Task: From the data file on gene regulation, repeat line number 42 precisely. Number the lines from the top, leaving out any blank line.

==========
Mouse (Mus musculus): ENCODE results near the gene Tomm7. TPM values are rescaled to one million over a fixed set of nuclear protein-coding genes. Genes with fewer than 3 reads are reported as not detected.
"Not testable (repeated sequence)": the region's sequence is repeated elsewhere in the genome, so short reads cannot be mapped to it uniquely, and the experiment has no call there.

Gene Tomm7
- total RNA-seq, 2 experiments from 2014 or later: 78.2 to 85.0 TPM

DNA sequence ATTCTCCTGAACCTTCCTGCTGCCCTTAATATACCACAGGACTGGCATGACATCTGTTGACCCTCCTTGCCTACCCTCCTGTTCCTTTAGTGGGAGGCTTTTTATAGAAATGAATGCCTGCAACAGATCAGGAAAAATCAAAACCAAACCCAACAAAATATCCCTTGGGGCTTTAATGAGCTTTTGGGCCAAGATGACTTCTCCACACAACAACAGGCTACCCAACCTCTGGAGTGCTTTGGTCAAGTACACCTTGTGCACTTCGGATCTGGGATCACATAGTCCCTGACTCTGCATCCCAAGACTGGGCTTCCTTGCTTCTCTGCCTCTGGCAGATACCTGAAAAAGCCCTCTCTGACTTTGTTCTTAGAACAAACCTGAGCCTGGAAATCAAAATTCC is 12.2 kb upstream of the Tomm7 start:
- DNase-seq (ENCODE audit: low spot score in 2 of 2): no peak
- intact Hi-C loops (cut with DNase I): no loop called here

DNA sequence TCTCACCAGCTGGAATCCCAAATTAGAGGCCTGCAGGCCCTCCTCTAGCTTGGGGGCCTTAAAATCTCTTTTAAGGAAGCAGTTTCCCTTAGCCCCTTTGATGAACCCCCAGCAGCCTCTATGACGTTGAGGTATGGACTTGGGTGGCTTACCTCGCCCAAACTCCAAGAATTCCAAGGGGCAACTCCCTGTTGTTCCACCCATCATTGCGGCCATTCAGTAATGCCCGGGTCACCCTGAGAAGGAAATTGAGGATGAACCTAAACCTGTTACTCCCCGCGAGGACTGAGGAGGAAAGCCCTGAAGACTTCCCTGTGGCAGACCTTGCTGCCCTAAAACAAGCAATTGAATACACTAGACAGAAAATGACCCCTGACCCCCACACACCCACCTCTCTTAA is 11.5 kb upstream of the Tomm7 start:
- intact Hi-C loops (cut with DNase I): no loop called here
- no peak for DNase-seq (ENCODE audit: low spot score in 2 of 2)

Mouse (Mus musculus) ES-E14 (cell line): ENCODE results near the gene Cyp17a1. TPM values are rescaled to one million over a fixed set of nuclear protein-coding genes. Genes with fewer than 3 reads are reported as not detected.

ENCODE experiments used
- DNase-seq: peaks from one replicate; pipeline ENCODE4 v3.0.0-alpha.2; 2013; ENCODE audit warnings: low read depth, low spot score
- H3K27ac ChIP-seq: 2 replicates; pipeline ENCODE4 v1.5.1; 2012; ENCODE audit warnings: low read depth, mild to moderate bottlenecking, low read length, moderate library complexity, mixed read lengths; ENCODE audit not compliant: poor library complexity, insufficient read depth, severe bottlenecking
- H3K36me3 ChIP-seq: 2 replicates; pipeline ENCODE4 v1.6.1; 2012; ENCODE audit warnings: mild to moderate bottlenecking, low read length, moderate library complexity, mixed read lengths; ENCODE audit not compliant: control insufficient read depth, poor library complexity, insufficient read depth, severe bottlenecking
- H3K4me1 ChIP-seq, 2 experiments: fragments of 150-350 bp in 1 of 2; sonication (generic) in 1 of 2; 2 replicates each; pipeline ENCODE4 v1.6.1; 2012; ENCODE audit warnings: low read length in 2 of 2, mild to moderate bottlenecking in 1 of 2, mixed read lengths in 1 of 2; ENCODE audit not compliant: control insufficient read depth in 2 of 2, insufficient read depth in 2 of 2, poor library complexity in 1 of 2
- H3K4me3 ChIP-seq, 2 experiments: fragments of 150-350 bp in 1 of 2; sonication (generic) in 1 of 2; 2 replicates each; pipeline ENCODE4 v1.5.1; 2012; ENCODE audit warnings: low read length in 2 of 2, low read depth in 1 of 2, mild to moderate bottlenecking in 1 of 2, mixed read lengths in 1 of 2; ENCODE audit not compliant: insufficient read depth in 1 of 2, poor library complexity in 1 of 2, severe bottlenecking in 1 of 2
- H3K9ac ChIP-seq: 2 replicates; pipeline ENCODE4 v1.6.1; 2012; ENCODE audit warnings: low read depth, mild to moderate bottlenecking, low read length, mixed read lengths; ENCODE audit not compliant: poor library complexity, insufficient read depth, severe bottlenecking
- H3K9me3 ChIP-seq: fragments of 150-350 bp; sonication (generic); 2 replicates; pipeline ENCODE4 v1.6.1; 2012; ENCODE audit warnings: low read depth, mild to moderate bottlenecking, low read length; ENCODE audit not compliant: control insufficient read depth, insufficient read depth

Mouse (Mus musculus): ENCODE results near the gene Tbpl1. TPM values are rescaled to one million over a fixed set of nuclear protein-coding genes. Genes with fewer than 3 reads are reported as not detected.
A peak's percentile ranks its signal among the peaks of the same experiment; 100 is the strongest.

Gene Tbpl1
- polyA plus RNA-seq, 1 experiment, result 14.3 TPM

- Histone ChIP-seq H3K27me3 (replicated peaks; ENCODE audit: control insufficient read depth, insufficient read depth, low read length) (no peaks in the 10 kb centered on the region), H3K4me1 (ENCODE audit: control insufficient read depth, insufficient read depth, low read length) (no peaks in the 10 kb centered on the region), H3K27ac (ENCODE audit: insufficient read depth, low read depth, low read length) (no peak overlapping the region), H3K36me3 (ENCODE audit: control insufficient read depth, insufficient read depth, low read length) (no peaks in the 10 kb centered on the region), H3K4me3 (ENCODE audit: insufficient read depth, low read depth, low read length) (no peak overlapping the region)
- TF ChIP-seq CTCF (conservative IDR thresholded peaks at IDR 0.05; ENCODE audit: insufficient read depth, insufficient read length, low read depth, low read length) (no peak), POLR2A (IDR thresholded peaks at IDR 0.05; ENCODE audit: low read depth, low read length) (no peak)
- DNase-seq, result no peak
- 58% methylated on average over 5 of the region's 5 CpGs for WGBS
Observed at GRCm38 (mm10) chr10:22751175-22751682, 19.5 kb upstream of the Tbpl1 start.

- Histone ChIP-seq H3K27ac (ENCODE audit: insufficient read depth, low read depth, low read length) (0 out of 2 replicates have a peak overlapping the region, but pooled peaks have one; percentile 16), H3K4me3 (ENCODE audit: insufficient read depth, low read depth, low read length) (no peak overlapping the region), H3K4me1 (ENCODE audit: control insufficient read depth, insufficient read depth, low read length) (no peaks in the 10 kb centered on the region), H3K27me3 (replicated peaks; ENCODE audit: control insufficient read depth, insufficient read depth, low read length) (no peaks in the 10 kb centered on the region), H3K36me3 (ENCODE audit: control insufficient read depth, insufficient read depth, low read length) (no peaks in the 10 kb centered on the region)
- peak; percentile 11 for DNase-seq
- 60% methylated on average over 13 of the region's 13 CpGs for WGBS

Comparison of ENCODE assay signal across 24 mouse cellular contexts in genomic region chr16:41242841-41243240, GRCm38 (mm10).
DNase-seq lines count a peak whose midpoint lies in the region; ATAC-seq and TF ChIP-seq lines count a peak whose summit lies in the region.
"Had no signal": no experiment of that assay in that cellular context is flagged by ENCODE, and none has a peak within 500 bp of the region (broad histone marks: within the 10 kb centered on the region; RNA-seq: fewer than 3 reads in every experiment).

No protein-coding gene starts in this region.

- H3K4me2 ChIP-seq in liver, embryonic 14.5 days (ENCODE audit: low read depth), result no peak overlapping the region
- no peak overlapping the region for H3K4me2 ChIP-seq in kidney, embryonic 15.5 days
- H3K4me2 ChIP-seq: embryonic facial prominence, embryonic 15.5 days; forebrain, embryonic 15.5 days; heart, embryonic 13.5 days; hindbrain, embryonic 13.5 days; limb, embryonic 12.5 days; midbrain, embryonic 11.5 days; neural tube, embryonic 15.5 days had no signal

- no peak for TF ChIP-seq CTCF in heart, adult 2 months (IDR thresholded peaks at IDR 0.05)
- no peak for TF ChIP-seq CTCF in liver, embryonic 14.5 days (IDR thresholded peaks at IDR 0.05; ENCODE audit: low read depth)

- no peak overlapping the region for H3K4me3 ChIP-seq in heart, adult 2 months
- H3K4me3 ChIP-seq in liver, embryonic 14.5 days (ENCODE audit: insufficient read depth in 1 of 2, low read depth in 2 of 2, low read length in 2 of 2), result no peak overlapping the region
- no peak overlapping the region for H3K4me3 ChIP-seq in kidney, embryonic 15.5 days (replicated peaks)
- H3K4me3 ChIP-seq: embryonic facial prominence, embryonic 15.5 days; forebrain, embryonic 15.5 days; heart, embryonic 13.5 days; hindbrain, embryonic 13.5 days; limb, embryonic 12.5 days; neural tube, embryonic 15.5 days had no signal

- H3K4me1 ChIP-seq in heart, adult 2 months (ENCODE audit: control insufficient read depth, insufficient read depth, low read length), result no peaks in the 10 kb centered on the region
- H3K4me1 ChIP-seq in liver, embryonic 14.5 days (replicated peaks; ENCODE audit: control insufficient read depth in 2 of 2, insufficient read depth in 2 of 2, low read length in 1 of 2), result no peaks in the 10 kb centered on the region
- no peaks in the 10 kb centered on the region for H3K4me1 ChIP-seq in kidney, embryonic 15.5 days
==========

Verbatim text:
- H3K4me3 ChIP-seq in liver, embryonic 14.5 days (ENCODE audit: insufficient read depth in 1 of 2, low read depth in 2 of 2, low read length in 2 of 2), result no peak overlapping the region